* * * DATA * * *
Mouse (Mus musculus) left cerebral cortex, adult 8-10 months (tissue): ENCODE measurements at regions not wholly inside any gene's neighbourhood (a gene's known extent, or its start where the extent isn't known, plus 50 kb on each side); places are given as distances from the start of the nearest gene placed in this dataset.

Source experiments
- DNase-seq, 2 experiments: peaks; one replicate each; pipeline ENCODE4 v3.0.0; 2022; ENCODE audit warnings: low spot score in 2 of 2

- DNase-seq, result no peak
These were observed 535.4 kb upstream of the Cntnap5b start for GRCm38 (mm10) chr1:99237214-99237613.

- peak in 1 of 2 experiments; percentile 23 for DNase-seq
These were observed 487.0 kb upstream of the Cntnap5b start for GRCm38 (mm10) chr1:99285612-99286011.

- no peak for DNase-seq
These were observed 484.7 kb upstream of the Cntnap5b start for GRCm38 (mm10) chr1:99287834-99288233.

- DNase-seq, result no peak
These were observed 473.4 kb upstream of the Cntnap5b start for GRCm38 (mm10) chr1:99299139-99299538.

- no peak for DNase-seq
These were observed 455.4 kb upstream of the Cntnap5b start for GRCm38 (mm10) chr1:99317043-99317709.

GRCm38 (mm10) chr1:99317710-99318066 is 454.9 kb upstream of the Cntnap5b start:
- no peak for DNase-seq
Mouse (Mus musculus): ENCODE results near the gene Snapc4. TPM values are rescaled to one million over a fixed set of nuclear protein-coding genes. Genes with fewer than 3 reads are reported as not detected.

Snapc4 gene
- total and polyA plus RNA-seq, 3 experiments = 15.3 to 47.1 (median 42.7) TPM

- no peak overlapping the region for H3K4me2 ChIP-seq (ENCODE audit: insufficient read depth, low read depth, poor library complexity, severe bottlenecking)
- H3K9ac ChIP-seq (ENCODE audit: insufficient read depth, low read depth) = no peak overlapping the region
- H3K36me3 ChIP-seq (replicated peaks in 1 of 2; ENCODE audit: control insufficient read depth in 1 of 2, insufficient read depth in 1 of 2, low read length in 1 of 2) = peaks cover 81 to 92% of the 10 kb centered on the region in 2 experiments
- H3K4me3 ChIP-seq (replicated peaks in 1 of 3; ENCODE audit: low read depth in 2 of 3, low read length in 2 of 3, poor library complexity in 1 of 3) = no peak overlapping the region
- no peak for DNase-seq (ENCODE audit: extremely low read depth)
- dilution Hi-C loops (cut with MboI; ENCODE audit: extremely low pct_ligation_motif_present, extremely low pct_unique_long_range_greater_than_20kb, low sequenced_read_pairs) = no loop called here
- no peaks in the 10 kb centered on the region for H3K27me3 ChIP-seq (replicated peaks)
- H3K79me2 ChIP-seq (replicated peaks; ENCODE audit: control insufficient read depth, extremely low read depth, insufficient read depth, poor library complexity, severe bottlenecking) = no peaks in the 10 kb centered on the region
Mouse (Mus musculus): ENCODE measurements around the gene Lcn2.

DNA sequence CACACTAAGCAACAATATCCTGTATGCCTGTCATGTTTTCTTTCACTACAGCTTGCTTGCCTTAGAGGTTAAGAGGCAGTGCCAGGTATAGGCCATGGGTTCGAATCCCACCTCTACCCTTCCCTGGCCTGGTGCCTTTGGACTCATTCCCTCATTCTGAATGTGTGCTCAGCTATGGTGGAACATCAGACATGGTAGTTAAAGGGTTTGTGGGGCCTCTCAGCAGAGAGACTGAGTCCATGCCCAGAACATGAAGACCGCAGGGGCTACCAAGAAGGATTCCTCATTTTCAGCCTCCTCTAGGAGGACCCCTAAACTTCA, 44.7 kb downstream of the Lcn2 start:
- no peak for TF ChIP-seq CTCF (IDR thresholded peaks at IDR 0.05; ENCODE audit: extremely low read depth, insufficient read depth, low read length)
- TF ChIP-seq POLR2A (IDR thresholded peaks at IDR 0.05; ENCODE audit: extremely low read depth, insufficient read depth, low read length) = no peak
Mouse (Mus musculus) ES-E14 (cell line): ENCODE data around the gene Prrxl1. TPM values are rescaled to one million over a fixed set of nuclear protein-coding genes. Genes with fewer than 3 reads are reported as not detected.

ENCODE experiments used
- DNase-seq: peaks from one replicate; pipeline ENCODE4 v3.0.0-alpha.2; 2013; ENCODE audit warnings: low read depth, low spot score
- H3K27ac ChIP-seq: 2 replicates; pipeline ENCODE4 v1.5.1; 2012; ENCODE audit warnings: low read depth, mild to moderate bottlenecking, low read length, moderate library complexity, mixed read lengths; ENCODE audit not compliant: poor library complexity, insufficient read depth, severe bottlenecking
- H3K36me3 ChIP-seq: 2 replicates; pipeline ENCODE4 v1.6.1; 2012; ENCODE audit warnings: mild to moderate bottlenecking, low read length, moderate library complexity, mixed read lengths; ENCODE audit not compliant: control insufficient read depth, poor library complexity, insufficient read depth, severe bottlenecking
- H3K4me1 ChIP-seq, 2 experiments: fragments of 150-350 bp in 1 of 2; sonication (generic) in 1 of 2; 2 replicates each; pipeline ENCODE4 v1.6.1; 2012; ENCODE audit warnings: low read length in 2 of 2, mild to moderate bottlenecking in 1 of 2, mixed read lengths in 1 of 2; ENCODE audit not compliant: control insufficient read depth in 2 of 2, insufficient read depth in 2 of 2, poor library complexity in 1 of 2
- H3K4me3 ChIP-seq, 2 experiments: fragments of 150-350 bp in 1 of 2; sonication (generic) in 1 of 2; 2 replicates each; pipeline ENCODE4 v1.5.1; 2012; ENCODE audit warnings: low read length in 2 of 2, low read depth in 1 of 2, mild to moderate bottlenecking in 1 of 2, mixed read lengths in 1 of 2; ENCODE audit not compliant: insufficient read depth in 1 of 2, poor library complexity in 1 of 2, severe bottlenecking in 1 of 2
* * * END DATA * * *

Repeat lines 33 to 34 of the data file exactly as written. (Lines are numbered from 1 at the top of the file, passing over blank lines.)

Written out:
- DNase-seq: peaks from one replicate; pipeline ENCODE4 v3.0.0-alpha.2; 2013; ENCODE audit warnings: low read depth, low spot score
- H3K27ac ChIP-seq: 2 replicates; pipeline ENCODE4 v1.5.1; 2012; ENCODE audit warnings: low read depth, mild to moderate bottlenecking, low read length, moderate library complexity, mixed read lengths; ENCODE audit not compliant: poor library complexity, insufficient read depth, severe bottlenecking